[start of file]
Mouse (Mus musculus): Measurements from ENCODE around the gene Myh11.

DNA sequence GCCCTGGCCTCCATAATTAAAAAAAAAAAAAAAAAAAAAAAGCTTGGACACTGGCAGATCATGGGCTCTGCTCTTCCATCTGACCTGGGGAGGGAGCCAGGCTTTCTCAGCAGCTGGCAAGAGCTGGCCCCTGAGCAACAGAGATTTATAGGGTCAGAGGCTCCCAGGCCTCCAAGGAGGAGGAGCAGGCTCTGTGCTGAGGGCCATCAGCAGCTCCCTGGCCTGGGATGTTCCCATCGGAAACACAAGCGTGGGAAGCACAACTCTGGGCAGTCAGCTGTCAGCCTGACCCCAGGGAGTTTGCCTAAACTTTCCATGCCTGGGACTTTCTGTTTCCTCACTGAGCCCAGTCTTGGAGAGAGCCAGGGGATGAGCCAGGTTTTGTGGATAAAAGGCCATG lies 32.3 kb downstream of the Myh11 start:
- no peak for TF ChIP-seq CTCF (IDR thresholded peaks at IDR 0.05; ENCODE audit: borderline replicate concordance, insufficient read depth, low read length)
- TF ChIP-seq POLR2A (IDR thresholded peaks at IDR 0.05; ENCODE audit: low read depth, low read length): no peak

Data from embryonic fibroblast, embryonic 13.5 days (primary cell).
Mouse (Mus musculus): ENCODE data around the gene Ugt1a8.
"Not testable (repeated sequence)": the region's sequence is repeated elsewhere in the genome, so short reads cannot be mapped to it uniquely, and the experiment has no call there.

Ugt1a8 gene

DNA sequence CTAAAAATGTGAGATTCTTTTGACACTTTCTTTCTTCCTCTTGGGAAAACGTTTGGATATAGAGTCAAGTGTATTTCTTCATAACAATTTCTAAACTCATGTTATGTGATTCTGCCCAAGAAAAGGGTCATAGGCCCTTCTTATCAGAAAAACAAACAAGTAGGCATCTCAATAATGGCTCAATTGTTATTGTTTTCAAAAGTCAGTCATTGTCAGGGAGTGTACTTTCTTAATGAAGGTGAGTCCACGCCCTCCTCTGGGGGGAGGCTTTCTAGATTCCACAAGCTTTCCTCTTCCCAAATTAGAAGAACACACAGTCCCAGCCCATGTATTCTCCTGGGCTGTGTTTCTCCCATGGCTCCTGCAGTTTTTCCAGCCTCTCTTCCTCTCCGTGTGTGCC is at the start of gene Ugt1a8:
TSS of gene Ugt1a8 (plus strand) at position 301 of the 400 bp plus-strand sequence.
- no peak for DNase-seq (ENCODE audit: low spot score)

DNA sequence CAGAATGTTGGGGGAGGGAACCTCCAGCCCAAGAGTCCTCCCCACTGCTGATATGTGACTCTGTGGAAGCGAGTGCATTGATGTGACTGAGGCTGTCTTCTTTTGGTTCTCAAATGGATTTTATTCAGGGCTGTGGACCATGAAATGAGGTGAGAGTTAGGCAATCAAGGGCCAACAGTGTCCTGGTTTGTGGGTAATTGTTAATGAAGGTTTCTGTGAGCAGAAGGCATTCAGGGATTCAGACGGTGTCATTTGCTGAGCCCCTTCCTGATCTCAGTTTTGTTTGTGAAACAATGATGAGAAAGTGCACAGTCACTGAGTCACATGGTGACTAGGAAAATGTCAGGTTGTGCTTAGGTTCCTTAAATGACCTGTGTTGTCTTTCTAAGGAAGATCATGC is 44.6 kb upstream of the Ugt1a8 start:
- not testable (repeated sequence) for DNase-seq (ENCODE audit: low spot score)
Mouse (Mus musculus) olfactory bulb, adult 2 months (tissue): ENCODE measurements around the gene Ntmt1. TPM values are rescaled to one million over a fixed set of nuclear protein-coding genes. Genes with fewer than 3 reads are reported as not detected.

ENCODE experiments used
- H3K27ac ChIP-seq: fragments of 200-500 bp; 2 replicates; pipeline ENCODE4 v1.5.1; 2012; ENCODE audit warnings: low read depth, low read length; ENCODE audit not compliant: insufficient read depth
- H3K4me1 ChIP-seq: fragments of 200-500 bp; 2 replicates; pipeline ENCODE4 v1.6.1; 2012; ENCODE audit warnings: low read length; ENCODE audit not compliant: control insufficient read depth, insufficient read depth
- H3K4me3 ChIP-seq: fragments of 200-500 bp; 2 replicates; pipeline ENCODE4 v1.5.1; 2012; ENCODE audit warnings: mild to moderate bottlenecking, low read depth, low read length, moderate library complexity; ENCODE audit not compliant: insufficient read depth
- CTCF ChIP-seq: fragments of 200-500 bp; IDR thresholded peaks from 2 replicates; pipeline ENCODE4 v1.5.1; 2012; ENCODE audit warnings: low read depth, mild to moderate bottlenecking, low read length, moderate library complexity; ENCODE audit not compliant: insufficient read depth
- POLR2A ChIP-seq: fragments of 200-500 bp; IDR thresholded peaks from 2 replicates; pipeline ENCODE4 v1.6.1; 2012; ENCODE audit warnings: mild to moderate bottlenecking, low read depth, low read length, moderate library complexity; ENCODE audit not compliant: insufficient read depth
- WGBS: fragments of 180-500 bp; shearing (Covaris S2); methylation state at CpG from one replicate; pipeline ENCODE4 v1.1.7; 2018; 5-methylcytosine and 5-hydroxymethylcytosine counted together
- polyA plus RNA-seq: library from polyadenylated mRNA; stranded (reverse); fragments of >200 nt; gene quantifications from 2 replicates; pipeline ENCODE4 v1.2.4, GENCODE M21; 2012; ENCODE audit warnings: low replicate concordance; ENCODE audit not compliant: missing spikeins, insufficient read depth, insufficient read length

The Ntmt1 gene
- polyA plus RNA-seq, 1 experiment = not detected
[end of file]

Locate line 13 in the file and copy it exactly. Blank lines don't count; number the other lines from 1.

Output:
- not testable (repeated sequence) for DNase-seq (ENCODE audit: low spot score)